I think ultimately I've just been feeling a little accused and maybe a little hurt by the idea that maybe the way I approach my life is perceived as somehow dishonest or seedy. I guess I just kind of needed to lay all of this out so I could look at it, and also because I'm very conscious of the gigantic blindspot surrounding the way we perceive ourselves being perceived vs. what other people actually see. I'm curious to know how other people understand and experience this, so thank you.

    Also, one of the reasons I approached it from a gender perspective is that it's been presented to me ("it" being wanton non-sexual flirting, I guess) on more than one occasion as a feminine flaw. You're right, of course, that all situations and people are different, and as I said, it's not my intention to paint all men or all women with the same brush.

    Aside from trying to evaluate my own m.o., I think I'm also grappling with the idea that there are actually quite a few men in my life (including several I might not have expected it from) subscribe to this idea that a woman flirting, or even using mildly sexual language as in the high five anecdote, should always be signaling interest and availability else she's being a sneaky liar. I doubt that they assume a man using similar language is gay and hitting on them. I guess it just strikes me as a kind of neanderthal approach to human interaction and a disappointing thing to learn about friends.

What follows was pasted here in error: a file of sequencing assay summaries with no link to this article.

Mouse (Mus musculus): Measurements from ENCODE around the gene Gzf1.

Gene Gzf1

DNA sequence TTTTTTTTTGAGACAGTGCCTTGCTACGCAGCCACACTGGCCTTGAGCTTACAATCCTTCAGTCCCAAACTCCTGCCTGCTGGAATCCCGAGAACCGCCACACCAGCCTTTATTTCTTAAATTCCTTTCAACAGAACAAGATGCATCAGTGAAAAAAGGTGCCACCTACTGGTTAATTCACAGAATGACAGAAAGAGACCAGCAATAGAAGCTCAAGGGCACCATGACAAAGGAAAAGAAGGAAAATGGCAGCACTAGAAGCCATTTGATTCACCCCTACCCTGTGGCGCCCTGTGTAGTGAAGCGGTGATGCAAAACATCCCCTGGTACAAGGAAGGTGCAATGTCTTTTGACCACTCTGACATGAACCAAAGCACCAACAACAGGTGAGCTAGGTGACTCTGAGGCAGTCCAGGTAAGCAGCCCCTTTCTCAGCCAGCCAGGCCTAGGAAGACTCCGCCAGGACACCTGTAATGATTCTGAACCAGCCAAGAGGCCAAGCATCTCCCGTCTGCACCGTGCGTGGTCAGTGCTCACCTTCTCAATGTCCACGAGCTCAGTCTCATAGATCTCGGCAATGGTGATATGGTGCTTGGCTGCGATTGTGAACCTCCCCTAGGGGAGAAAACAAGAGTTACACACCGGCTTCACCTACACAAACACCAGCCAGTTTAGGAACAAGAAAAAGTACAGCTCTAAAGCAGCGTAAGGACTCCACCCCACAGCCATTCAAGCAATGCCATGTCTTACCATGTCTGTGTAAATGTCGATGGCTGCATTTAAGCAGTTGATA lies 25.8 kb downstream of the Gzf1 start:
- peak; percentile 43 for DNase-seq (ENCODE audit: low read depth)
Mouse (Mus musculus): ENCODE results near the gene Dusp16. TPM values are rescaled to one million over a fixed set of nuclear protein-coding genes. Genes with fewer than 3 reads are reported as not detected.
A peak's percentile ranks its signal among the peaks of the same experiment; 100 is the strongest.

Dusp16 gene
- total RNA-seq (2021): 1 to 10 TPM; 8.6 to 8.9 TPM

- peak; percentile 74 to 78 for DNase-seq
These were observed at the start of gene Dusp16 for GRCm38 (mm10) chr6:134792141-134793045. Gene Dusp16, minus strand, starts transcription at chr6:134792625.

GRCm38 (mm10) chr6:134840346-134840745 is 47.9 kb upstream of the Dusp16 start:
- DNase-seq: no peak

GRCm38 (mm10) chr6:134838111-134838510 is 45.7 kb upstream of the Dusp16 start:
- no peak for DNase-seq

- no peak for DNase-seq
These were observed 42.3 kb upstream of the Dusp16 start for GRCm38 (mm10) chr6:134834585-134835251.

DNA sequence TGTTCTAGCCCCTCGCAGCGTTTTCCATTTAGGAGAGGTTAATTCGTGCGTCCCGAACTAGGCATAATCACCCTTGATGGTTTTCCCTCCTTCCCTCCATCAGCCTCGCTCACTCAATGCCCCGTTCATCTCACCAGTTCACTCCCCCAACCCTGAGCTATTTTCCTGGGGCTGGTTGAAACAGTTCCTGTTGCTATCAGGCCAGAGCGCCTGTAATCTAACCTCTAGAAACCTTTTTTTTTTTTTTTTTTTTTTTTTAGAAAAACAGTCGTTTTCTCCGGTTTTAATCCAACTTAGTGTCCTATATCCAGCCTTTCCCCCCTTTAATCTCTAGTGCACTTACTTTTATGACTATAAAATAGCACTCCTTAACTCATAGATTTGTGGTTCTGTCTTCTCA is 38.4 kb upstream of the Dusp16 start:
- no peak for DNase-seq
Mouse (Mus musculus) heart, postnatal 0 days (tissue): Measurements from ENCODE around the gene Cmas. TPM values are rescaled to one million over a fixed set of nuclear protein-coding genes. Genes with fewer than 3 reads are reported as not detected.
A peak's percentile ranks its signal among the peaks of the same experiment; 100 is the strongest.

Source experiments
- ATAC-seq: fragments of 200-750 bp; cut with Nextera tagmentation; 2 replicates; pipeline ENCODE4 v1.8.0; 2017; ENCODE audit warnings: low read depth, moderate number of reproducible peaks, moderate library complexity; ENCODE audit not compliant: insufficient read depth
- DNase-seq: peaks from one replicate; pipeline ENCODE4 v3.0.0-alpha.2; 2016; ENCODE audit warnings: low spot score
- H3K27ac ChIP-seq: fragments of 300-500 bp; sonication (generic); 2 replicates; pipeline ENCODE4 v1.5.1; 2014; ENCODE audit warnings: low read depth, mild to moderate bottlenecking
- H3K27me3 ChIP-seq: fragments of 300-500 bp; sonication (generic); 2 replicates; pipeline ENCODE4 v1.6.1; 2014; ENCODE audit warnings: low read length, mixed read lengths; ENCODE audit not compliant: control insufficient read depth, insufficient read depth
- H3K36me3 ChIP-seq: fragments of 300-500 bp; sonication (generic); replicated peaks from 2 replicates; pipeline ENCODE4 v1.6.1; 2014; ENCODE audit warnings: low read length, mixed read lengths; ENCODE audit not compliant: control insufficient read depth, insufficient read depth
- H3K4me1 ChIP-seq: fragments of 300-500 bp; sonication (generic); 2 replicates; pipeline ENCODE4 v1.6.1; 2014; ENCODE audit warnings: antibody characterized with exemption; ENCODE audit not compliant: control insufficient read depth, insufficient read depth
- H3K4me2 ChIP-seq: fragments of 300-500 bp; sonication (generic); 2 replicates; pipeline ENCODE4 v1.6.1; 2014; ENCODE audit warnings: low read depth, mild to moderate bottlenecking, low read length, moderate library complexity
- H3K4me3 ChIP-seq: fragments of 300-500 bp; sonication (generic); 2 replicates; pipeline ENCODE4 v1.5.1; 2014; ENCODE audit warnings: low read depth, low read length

You may have noticed I'm still struggling to articulate just what's on my mind, but your comments are definitely in the right ballpark and, as always, engaging food for thought.

    On the clumsy segue front: The way you described Jen's accidental flirtiness is almost exactly how I would describe my own situation. Which is just another reason that I'm sure we'll hit it off when we finally meet sometime after the holidays. Ahem.

  3. Well, we have a week off between xmas and NY, so let us know.

    I think that, as a guy with a raging libido and rather wild sexual history, that I can say this without sounding like a prissy, feminine apologist, and thus discredit what I am trying to say- But seriously, men need to get over themselves. Thinking that every woman who makes a joke about what you have in your pants means she wants to whip it out right there and go down on you is just plain ignorant, arrogant and stupid. It is just a sad excuse for men to be lazy in their faculties of judgement and morality by putting the entire burden of sexual regulation on women. It is pathetic, and one aspect of being a man I am not proud to share with my fellow men.

  4. Yup. That's about what I was trying to get at. Thanks for being concise for me.

    I kind of want to put it on a business card and just hand it out as necessary.

  5. "...I really ought to be more realistic about what my behavior signifies to people outside of the hermetic world I've created for myself and act accordingly." At the risk of going all Aristotelian on you, I have to say the other side of this argument is the folly of basing everything we do on its signification to the outside world. What I seek is the uneasy equilibrium where I communicate with the outside world directly without a perceived separation.